may not be cited except as provided by
Minn. Stat. § 480A.08, subd. 3 (1996).
STATE OF MINNESOTA
IN COURT OF APPEALS
Judy L. Glass,
Commissioner of Economic Security,
Filed April 1, 1997
Department of Economic Security
File No. 3970 UC 96
Morgan Allen Godfrey, Jehl & Godfrey, P.L.L.P., 201 Silver Lake Road N.W., Suite D, New Brighton, MN 55112 (for Respondent ASP)
Kent E. Todd, 390 North Robert Street, St. Paul, MN 55101 (for Respondent Commissioner)
Considered and decided by Klaphake, Presiding Judge, Toussaint, Chief Judge, and Mulally, Judge.[*]
Relator Judy L. Glass filed a claim for reemployment insurance benefits after she was discharged by her employer, respondent A.S.P. of Moorhead, Incorporated (A.S.P.). She obtained a writ of certiorari and seeks review of a decision by the Commissioner's representative disqualifying her from receiving benefits under Minn. Stat. § 268.09, subd. 1(b) (1994). Because the Commissioner's findings are reasonably supported by the record and support the conclusion that Glass was discharged for misconduct, we affirm.
Glass was employed by A.S.P. as a security guard and assigned to guard a factory owned by Frigidaire. The Commissioner found that Frigidaire employees could enter the factory at either of two pedestrian gates and that Glass arbitrarily denied an employee access at one gate by placing "both her hands on the employee's shoulders." The Commissioner further found that A.S.P. previously had warned Glass that truck drivers had complained about her crabby, sarcastic, and harassing behavior. Viewing the evidence in the light most favorable to the Commissioner's decision and accepting the Commissioner's credibility determination of the witnesses, these findings are reasonably supported by the record. See Jeanne Thorne Temp. Serv., Inc. v. Elliot, 351 N.W.2d 393, 395 (Minn. App. 1984); Cary v. Custom Coach, Inc., 349 N.W.2d 331, 332 (Minn. App. 1984).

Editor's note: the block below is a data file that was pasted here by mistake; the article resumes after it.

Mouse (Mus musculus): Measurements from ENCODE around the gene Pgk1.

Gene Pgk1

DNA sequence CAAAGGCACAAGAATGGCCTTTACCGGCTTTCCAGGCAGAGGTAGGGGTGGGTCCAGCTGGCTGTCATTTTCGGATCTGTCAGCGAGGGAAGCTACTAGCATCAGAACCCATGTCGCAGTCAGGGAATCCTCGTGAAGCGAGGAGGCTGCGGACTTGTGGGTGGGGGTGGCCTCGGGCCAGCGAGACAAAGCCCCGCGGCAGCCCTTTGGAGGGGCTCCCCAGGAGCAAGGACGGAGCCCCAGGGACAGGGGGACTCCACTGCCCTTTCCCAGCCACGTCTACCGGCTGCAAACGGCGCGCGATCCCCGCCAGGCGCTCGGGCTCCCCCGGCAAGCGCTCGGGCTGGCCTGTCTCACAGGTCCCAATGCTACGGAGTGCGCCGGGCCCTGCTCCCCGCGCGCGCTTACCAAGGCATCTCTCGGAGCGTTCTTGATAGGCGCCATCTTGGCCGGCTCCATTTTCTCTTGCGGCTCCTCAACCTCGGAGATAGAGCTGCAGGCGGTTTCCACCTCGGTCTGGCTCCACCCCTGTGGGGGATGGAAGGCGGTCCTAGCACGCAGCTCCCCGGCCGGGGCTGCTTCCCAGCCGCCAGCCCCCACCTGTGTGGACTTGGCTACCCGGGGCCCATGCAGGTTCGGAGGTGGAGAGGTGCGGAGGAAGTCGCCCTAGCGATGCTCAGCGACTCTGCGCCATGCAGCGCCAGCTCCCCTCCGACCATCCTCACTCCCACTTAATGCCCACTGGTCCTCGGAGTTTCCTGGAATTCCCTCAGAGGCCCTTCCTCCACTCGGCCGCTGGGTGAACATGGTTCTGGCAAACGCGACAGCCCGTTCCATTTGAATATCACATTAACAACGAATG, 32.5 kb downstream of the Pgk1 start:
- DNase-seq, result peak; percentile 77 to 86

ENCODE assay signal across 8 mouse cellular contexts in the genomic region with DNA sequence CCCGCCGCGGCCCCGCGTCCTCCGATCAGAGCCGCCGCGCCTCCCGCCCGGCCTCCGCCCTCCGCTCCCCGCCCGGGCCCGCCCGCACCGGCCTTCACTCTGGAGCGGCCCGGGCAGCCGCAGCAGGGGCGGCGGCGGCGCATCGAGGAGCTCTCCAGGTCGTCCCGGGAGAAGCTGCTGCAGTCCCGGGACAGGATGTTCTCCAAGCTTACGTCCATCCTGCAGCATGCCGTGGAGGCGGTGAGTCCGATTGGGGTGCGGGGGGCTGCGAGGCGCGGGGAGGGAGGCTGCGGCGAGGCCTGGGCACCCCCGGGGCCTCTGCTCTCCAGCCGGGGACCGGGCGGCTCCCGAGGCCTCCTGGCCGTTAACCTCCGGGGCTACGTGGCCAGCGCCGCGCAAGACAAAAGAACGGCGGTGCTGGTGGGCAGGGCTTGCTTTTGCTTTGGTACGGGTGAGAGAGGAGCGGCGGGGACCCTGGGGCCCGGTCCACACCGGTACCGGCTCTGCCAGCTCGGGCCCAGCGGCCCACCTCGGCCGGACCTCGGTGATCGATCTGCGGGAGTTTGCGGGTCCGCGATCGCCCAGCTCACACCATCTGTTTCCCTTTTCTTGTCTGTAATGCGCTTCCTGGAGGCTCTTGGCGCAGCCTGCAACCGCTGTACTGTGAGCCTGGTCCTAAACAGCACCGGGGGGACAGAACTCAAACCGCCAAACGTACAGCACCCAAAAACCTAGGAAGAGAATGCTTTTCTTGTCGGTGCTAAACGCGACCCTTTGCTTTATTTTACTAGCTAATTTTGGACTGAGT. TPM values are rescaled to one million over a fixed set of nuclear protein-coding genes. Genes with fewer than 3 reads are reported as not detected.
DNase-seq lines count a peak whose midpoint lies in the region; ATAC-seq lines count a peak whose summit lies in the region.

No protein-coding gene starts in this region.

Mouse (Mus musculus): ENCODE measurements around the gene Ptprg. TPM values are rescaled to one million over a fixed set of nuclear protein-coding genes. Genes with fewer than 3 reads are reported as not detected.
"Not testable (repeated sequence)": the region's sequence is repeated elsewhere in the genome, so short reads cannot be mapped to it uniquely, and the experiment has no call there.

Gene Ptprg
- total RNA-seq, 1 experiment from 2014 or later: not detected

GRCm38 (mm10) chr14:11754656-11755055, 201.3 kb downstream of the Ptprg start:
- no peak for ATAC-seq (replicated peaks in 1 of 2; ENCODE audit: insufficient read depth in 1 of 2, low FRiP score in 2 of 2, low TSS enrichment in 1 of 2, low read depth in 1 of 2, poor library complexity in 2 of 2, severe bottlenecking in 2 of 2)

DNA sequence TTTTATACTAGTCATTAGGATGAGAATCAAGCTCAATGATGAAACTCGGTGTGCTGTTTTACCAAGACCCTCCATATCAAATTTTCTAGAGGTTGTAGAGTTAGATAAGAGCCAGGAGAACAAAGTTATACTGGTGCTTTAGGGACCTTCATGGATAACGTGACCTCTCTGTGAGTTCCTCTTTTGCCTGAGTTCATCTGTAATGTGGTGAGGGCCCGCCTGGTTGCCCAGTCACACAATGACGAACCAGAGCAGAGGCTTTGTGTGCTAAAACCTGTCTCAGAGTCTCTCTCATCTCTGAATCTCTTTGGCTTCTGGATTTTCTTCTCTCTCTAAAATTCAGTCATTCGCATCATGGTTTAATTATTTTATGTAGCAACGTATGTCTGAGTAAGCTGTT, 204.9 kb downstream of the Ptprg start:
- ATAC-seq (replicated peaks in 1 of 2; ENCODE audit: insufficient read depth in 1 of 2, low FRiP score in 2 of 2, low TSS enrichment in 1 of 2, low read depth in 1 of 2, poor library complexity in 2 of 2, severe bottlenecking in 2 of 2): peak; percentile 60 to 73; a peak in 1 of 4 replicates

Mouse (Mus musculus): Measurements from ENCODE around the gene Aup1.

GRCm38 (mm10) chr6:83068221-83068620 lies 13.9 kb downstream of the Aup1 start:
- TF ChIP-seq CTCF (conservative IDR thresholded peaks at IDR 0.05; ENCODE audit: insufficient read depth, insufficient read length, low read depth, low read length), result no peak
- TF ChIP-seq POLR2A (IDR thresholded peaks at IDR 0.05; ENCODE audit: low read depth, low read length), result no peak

Further, these findings support the Commissioner's conclusion that Glass was discharged for misconduct. An employer has a right to expect an employee to abide by reasonable policies and procedures. See Ress, 448 N.W.2d at 525; McGowan v. Executive Express Transp. Enters., Inc., 420 N.W.2d 592, 596 (Minn. 1988); Sandstrom v. Douglas Mach. Corp., 372 N.W.2d 89, 91 (Minn. App. 1985). An act of physical violence or confrontation constitutes misconduct unless it is an isolated "hot-headed incident" that does not interfere with the employer's business. See Shell v. Host Int'l Corp., 513 N.W.2d 15, 18 (Minn. App. 1994); Hayes v. Wrico Stamping Griffiths Corp., 490 N.W.2d 672, 675 (Minn. App. 1992). Previous warnings regarding an employee's conduct also may evince sufficient disregard for an employer's interests and constitute misconduct under the "last straw" doctrine. See Barstow v. Honeywell, Inc., 396 N.W.2d 714, 716 (Minn. App. 1986). Thus, the Commissioner did not err in concluding that the incident involving the Frigidaire employee, coupled with Glass's previous behavior, constituted misconduct because it evidenced a lack of concern for her job and an utter disregard for her employer's interests.
Finally, A.S.P. has moved to strike portions of Glass's brief as not part of the record. However, the challenged portions of Glass's brief are either statements of fact that could be inferred from the record or statements of Glass's personal opinion. We therefore deny A.S.P.'s motion to strike.
Affirmed and motion to strike denied.
[ ]* Retired judge of the district court, serving as judge of the Minnesota Court of Appeals by appointment pursuant to Minn. Const. art. VI, § 10.